Companies don’t have time to spare when it comes to analytical testing results. In most cases, they are working within tight deadlines and need to meet critical milestones to maintain production schedules, launch a new product, or support their R&D processes. This is when time becomes something more than money. Time is a variable that works for you or against you. For food testing with Medallion Labs, you can save time by providing clear, concise, and complete sample descriptions as well as expected levels for each test when submitting samples for analytical testing.
Accurate analytical food testing demands detailed sample descriptions and expected levels.
Medallion Labs validates measurements and assesses multiple aspects of food products to a seemingly infinite — and highly accurate — degree. We rely on our customer’s knowledge of their products to provide us with quality sample descriptions and expected levels for the assays they are requesting.
Information that may seem obvious or unnecessary can significantly impact the analytical test procedures — particularly when testing supplements. When creating expected levels for analytical testing of supplements or other food items, it’s recommended that customers be complete in writing the details. Failing to do so can reduce test accuracy and result in the need to retest which often causes results to report late. In some cases, incomplete descriptions can even result in damage to the testing equipment.
Here’s a scenario in which incomplete details negatively impacted the test results and the reporting schedule.
- Client submits a sample and description to determine total fat.
- Description does not denote that the sample contains sorbic acid.
- Medallion Labs uses the Fat by Gravimetric Test.
- Results show a higher percentage of fat than anticipated in the expected levels.
- Medallion Labs retests to verify results.
- Results are confirmed.
- The existence of sorbic acid in the sample is revealed, making it incompatible with the Fat by Gravimetric Test.
- Medallion Labs modifies the testing method to achieve accurate results.
While the objective is achieved, the timeline for testing and reporting results was doubled.
As demonstrated in this scenario, the omission of one seemingly minor detail distorted results and had adverse effects on the entire process.
How to provide complete sample descriptions and expected levels.
Providing the expected levels is not always enough to provide the full picture of the sample being tested. Medallion Labs doesn’t require the entire provenance for each sample ingredient, but we do request more information than “White Powder” or “Sample H12B.”
Ideally, an accurate expected level should be coupled with a detailed sample description.
Quick Tips for Detailed Descriptions.
Raw Materials and Ingredients: Please do not list wheat if the ingredient is hard white wheat. While seemingly subtle, this detail makes a significant difference, especially when testing for Pesticides.
Finished Products: Understanding the total product can make a difference in some cases. For example, instead of granola bar, write oat-based cranberry granola bar. The major components of the finished products provide us with the details we need in order to choose the appropriate test variation or reach out for additional clarification, especially when testing for Moisture.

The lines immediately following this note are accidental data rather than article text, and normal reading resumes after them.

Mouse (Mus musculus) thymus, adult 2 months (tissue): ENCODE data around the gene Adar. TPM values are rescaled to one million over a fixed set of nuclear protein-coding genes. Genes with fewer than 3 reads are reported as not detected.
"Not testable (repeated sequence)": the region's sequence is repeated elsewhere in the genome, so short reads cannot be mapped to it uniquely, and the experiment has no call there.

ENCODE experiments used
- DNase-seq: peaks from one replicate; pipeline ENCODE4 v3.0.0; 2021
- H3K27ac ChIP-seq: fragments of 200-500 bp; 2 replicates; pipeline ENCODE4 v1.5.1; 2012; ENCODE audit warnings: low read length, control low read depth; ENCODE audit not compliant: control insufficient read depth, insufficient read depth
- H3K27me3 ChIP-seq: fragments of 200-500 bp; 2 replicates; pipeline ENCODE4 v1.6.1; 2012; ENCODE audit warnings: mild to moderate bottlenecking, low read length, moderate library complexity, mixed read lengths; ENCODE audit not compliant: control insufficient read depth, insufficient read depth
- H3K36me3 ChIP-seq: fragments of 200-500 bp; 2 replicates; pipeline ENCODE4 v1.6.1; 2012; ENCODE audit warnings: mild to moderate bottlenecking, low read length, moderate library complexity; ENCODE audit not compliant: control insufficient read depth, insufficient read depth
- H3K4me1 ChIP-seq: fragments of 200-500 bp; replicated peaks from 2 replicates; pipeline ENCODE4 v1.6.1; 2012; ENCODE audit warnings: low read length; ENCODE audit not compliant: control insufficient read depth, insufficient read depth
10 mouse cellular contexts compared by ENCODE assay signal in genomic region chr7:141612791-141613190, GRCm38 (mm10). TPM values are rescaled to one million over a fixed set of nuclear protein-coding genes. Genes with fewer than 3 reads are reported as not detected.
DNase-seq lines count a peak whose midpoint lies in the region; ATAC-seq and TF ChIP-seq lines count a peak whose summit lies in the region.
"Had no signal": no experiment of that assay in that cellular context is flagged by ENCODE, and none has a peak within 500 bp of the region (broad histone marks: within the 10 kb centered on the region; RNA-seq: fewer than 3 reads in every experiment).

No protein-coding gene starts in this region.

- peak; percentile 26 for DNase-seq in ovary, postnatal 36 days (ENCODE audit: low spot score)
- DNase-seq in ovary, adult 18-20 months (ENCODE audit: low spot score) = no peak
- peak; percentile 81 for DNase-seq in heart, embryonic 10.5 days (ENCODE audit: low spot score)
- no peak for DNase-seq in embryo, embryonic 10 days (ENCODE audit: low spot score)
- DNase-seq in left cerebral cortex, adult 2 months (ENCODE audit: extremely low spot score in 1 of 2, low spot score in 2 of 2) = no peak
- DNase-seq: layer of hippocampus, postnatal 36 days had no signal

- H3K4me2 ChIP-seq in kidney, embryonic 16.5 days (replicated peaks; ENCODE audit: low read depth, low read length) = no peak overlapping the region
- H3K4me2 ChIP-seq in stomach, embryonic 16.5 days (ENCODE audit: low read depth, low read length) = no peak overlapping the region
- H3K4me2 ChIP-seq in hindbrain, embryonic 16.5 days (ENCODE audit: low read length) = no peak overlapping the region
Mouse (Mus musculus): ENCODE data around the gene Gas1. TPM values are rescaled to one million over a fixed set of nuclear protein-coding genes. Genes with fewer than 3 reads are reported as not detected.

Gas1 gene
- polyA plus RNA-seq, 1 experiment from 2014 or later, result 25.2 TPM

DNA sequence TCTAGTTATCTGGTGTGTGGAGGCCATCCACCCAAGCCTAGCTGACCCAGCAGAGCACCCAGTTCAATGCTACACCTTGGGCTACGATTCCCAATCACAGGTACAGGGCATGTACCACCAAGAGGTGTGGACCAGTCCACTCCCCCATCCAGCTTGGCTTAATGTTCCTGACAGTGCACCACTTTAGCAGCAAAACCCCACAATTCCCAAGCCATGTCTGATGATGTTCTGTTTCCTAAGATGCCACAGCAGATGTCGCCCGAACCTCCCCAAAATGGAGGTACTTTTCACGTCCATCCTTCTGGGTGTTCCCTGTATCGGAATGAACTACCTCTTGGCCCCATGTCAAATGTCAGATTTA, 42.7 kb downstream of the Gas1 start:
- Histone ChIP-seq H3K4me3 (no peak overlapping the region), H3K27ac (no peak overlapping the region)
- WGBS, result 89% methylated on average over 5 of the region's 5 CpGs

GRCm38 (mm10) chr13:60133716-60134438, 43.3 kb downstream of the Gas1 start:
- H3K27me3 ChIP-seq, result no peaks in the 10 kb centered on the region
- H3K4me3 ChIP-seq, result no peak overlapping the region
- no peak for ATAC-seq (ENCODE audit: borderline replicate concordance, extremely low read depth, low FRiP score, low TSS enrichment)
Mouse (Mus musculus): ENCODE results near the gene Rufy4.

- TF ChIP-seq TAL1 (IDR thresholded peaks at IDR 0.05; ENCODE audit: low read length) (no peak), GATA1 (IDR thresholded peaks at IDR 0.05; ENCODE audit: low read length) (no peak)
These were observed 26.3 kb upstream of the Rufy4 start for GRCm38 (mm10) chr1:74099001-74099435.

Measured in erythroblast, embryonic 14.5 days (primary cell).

Supplements: Include an ingredients list with any supplement samples. Supplements contain a variety of ingredients that can dictate the appropriate test method or sample weight, especially when testing for Vitamins and Minerals.
Losing time isn’t the only downside of inaccurate sample descriptions and expected levels.
Many of the Medallion Labs tests have small control ranges which require the use of specific sample weights depending on the expected levels. Providing accurate sample descriptions and expected levels ensures we hit that range with speed and accuracy.
Protecting the integrity of the testing equipment can also be dependent on an accurate sample description and expected level provided. If a sample is dramatically different from what we guess it might be, it could cause harm to the instruments used to test it. The damage may not always be obvious or apparent right away, meaning it could skew your results and the results of every other customer with samples running on that same equipment.
What other details should be included with expected levels for analytical tests?
As a rule of thumb, assume little and add details liberally. Even when it comes to something as basic as units. Medallion Labs recommends defining the units for each expected level provided. For example, the expected level could be g/100g, grams per serving (we need to know the serving size), or percent daily value. Without the inclusion of the unit, the estimate is unusable.
In situations where you are uncertain about the expected levels, let us know. Informing Medallion Labs that you don’t know can allow us to determine the best method to analyze a sample.
Let’s make the first time the best time for analytical testing.
We are committed to being your partner; providing quality and timely results using industry-leading standards to meet and exceed your expectations. Your partnership matters. By providing quality sample descriptions and well-defined expected levels we can provide the best possible results in the timeliest manner possible. If you have questions about providing quality sample descriptions and expected levels along with your sample, please reach out to Medallion Labs directly. We are here to help!